What has been the overall reaction to the documentary? Has there been any backlash from the Army Corps of Engineers, or have they been largely quiet on the matter? Have there been any new developments with the film’s three protagonists? 

The main reaction has been a rigorous effort by the NY-DC-based media, including NPR and HBO, to ignore the story (HBO: “We’ve done New Orleans”).  The Corps has been basically quiescent, though Corps officials and members have been observed to show up at several of the screenings, particularly in DC and Sacramento. Dr. Van Heerden is pursuing his wrongful dismissal lawsuit against LSU, buoyed by a finding last year from the AAUP’s investigating committee that his firing was indeed retaliation for his public criticism of the Corps and compromised academic freedom at the “university”.  Dr. Bea tells me he’s found a medical solution for his vocal cords and is teaching again.  And Maria Garzino is still working at the Corps office in Los Angeles.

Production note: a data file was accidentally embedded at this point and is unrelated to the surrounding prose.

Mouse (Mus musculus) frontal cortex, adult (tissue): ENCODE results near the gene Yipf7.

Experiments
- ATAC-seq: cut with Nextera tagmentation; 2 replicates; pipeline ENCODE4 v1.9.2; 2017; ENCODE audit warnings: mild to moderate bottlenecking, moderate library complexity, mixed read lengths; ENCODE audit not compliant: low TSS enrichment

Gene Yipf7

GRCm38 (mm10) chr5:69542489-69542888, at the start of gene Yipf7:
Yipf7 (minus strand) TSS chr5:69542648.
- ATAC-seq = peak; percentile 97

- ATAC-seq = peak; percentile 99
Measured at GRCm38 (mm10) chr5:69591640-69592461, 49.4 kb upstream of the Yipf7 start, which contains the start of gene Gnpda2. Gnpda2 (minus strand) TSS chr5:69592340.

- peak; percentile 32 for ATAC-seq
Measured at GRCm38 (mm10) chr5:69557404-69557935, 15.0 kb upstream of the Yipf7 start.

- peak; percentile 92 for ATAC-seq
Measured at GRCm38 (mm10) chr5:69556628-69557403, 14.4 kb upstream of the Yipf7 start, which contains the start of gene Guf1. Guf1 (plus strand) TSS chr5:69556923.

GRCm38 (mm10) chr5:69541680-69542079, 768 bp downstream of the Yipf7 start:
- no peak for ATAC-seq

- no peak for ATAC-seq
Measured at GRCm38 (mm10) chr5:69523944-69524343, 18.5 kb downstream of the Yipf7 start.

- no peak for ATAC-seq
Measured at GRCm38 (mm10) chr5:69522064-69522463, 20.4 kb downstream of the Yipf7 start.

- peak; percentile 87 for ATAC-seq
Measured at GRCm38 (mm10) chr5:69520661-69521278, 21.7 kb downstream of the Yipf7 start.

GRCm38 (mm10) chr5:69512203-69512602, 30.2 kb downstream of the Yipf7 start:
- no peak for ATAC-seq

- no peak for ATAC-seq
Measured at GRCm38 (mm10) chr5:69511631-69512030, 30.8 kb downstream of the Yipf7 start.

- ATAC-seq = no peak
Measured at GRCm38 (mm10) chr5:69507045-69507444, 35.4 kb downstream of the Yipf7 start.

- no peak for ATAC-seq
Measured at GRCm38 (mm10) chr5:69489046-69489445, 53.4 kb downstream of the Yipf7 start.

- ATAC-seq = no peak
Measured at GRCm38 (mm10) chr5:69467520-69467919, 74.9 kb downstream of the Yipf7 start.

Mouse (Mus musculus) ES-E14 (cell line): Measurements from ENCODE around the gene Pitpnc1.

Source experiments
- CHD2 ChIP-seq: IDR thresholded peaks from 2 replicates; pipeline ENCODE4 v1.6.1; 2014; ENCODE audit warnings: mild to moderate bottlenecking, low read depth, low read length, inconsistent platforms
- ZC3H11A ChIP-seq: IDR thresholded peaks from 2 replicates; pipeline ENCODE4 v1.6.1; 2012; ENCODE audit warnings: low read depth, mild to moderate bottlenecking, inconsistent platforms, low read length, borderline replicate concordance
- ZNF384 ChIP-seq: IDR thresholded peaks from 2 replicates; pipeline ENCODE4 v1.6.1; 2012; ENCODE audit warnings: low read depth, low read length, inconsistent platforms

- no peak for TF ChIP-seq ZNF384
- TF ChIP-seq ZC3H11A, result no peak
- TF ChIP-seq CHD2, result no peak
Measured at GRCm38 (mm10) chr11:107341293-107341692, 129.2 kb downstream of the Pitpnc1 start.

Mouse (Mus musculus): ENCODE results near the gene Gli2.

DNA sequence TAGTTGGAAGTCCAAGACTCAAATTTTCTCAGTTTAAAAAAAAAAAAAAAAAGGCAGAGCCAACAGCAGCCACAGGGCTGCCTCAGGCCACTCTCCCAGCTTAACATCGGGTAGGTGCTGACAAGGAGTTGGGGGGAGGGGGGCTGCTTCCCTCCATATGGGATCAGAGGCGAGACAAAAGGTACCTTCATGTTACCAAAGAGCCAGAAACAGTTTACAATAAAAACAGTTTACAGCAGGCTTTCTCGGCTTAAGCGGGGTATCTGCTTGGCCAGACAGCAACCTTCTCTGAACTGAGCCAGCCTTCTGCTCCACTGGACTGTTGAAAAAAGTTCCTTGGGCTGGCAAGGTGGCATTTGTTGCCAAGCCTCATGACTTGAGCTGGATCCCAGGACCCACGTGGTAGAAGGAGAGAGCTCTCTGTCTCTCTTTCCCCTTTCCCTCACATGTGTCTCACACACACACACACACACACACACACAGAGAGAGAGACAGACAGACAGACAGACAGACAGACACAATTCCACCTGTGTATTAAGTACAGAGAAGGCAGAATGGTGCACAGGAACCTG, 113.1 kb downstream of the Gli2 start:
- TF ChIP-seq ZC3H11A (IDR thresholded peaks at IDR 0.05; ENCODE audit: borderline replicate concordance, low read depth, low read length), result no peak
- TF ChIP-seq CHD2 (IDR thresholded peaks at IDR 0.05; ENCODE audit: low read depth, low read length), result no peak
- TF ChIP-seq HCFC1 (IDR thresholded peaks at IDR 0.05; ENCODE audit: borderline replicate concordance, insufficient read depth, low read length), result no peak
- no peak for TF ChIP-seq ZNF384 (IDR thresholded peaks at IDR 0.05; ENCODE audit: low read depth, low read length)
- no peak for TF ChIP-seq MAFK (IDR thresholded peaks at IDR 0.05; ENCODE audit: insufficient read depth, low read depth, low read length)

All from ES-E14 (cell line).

In addition to the environmental and personal toll brought by the hurricane, the event also exposed ugly corruption at the heart of the city’s police department. In particular, the Danziger Bridge Shootings and the death of Henry Glover. Has the post-Katrina era brought any sort of civic reform or transparency to local law enforcement and government?

Major bottom-up reform in many areas of government–i.e., reform of the levee boards, reform of the tax-assessor system, ouster of the previous DA.   As for the NOPD, citizen-backed reform doesn’t seem possible there, but the national Justice Department has moved in to try to put together a consent decree for changed practices similar to what they imposed on LAPD after the Rampart Street (LA) debacle.   In this case, DOJ was invited into town by the Mayor.